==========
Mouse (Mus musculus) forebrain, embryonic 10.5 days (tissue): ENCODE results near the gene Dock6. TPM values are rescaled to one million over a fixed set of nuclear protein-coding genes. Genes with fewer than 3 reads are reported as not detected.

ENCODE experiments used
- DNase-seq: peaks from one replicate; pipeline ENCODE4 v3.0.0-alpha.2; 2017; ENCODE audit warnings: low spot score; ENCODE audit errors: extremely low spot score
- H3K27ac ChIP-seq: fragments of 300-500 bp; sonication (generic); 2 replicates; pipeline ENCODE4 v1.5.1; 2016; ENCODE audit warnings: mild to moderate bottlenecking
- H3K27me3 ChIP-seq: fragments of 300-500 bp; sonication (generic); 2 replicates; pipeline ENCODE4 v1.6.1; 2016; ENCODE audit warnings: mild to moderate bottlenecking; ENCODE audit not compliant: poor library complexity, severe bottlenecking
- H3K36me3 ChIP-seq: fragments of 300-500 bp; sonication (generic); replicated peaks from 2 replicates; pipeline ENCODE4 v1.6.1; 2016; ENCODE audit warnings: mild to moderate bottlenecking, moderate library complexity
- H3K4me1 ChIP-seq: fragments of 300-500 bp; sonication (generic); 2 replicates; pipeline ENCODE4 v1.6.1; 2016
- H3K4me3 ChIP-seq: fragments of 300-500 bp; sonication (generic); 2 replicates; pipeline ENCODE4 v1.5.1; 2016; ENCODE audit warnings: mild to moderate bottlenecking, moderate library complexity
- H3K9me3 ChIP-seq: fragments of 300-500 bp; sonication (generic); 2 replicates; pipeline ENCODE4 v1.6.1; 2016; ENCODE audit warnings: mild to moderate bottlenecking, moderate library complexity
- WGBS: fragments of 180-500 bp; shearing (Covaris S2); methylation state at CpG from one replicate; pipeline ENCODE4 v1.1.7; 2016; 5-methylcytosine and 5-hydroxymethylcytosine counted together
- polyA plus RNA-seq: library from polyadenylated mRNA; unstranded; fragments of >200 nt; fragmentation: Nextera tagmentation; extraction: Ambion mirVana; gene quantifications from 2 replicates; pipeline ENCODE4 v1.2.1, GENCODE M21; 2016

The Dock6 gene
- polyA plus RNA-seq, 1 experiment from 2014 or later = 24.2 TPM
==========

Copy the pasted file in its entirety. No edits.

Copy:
Mouse (Mus musculus) forebrain, embryonic 10.5 days (tissue): ENCODE results near the gene Dock6. TPM values are rescaled to one million over a fixed set of nuclear protein-coding genes. Genes with fewer than 3 reads are reported as not detected.

ENCODE experiments used
- DNase-seq: peaks from one replicate; pipeline ENCODE4 v3.0.0-alpha.2; 2017; ENCODE audit warnings: low spot score; ENCODE audit errors: extremely low spot score
- H3K27ac ChIP-seq: fragments of 300-500 bp; sonication (generic); 2 replicates; pipeline ENCODE4 v1.5.1; 2016; ENCODE audit warnings: mild to moderate bottlenecking
- H3K27me3 ChIP-seq: fragments of 300-500 bp; sonication (generic); 2 replicates; pipeline ENCODE4 v1.6.1; 2016; ENCODE audit warnings: mild to moderate bottlenecking; ENCODE audit not compliant: poor library complexity, severe bottlenecking
- H3K36me3 ChIP-seq: fragments of 300-500 bp; sonication (generic); replicated peaks from 2 replicates; pipeline ENCODE4 v1.6.1; 2016; ENCODE audit warnings: mild to moderate bottlenecking, moderate library complexity
- H3K4me1 ChIP-seq: fragments of 300-500 bp; sonication (generic); 2 replicates; pipeline ENCODE4 v1.6.1; 2016
- H3K4me3 ChIP-seq: fragments of 300-500 bp; sonication (generic); 2 replicates; pipeline ENCODE4 v1.5.1; 2016; ENCODE audit warnings: mild to moderate bottlenecking, moderate library complexity
- H3K9me3 ChIP-seq: fragments of 300-500 bp; sonication (generic); 2 replicates; pipeline ENCODE4 v1.6.1; 2016; ENCODE audit warnings: mild to moderate bottlenecking, moderate library complexity
- WGBS: fragments of 180-500 bp; shearing (Covaris S2); methylation state at CpG from one replicate; pipeline ENCODE4 v1.1.7; 2016; 5-methylcytosine and 5-hydroxymethylcytosine counted together
- polyA plus RNA-seq: library from polyadenylated mRNA; unstranded; fragments of >200 nt; fragmentation: Nextera tagmentation; extraction: Ambion mirVana; gene quantifications from 2 replicates; pipeline ENCODE4 v1.2.1, GENCODE M21; 2016

The Dock6 gene
- polyA plus RNA-seq, 1 experiment from 2014 or later = 24.2 TPM